Journal of World Prehistory

, Volume 19, Issue 2, pp 119–132 | Cite as

Getting “Out of Africa”: Sea Crossings, Land Crossings and Culture in the Hominin Migrations

Original Paper


Palaeoanthropologists and archaeologists have advanced a wide range of explanatory narratives for the various movements of Homo erectus/Homo ergaster, and the first modern Homo sapiens, “Out of Africa”—or even back again. The application of Occam's razor—a parsimonious approach to causes—gives a more cautious approach. There is nothing in the available evidence that would require the ability for a human water crossing from Africa before the later Pleistocene, whether across the Strait of Gibraltar, the Sicilian Channel or the southern Red Sea (Bab el-Mandab). A parsimonious narrative is consistent with movements across the Sinai peninsula. The continuous arid zone from northern Africa to western Asia allowed both occupation and transit during wet phases of the Pleistocene; there is no requirement for a “sponge” model of absorption followed by expulsion of human groups. The Nile Valley as a possible transit route from East Africa has a geological chronology that could fit well much current evidence for the timing of human migration. The limited spatial and temporal opportunities for movements “Out of Africa,” or back again, also puts particular difficulties in the way of the gene flow required for the multiregional hypothesis of the development of modern Homo sapiens.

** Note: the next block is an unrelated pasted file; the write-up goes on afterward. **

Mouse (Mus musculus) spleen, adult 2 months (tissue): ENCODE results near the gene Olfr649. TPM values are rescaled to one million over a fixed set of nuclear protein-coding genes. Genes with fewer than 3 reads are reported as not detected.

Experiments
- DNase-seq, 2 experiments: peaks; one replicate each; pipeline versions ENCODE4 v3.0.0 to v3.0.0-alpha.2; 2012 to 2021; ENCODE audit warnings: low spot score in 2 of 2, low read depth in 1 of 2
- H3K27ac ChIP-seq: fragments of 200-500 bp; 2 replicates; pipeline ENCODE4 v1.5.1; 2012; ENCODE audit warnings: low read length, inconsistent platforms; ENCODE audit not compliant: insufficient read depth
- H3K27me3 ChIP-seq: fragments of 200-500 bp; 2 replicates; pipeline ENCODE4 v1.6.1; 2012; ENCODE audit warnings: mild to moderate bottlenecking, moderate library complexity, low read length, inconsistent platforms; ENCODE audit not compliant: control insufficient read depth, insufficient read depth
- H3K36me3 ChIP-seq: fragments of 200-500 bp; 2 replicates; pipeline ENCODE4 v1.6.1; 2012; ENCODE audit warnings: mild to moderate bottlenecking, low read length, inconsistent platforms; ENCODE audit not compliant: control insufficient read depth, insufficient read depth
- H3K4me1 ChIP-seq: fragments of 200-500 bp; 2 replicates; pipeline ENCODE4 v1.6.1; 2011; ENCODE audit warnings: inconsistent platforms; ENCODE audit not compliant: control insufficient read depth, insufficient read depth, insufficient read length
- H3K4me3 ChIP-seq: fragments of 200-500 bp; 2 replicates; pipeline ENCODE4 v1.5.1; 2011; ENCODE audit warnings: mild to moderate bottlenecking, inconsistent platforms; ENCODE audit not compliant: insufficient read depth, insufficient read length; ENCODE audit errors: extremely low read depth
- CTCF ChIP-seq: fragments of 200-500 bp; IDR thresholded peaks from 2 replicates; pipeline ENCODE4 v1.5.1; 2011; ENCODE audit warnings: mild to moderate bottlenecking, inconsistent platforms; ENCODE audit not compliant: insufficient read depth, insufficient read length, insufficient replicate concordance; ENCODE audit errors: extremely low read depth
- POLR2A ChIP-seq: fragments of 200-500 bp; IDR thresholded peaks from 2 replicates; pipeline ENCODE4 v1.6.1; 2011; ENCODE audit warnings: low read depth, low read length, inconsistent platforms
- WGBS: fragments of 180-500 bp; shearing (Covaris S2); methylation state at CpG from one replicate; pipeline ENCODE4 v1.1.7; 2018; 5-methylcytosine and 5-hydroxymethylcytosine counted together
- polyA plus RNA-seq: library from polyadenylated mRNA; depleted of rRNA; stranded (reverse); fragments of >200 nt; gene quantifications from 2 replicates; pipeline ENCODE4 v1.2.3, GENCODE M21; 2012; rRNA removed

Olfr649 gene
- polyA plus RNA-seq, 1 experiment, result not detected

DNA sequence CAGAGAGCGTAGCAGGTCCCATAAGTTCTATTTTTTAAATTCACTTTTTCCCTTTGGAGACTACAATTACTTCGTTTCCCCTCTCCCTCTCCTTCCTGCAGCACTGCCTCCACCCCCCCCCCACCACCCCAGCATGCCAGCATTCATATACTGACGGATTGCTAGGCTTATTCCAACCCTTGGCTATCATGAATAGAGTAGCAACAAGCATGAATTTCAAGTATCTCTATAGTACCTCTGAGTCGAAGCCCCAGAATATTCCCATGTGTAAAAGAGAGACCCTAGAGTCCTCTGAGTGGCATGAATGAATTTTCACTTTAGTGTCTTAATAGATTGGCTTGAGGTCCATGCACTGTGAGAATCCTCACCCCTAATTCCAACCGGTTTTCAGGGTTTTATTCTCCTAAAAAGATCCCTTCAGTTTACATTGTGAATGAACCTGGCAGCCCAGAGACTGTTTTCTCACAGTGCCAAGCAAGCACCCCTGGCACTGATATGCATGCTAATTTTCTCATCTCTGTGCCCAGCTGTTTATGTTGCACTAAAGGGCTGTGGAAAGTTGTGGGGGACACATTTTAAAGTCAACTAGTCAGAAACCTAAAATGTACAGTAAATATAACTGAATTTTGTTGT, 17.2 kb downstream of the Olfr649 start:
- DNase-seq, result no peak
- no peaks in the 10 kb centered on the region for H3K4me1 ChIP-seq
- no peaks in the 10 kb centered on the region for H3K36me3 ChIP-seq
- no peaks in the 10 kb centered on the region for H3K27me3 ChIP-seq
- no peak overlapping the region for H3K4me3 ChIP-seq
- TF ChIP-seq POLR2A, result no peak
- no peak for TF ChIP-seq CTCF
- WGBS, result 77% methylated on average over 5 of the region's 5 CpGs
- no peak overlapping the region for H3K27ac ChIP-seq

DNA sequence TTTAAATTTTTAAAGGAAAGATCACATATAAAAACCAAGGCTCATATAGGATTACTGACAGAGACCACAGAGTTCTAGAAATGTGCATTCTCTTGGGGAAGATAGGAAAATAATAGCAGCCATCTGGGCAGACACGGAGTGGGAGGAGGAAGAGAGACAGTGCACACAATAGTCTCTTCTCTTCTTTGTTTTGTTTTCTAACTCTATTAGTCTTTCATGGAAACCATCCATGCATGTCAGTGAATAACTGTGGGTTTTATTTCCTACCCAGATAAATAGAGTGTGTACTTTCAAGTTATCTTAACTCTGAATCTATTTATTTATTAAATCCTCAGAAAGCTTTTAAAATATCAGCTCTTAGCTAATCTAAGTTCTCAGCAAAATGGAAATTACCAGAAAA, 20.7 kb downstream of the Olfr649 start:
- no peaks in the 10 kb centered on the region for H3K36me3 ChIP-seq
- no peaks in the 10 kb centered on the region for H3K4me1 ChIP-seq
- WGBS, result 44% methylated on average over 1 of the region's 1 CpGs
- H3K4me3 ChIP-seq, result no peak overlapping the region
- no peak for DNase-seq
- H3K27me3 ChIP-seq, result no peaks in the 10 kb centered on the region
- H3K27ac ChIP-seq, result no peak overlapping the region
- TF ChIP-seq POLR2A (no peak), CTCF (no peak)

Out of Africa Hominin migrations Homo erectus Homo sapiens Sinai Nile Valley 



Thanks for assistance or comments to colleagues including Geoff Bailey, Angela Close, Iain Davidson, Robin Dennell, Donald Denoon, Colin Groves, David Phillipson, and an anonymous reviewer, none of whom are implicated in my conclusions, errors or omissions.


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Copyright information

© Springer Science+Business Media, Inc. 2006

Authors and Affiliations

  1. 1.School of HistoryUniversity of New South WalesSydneyAustralia

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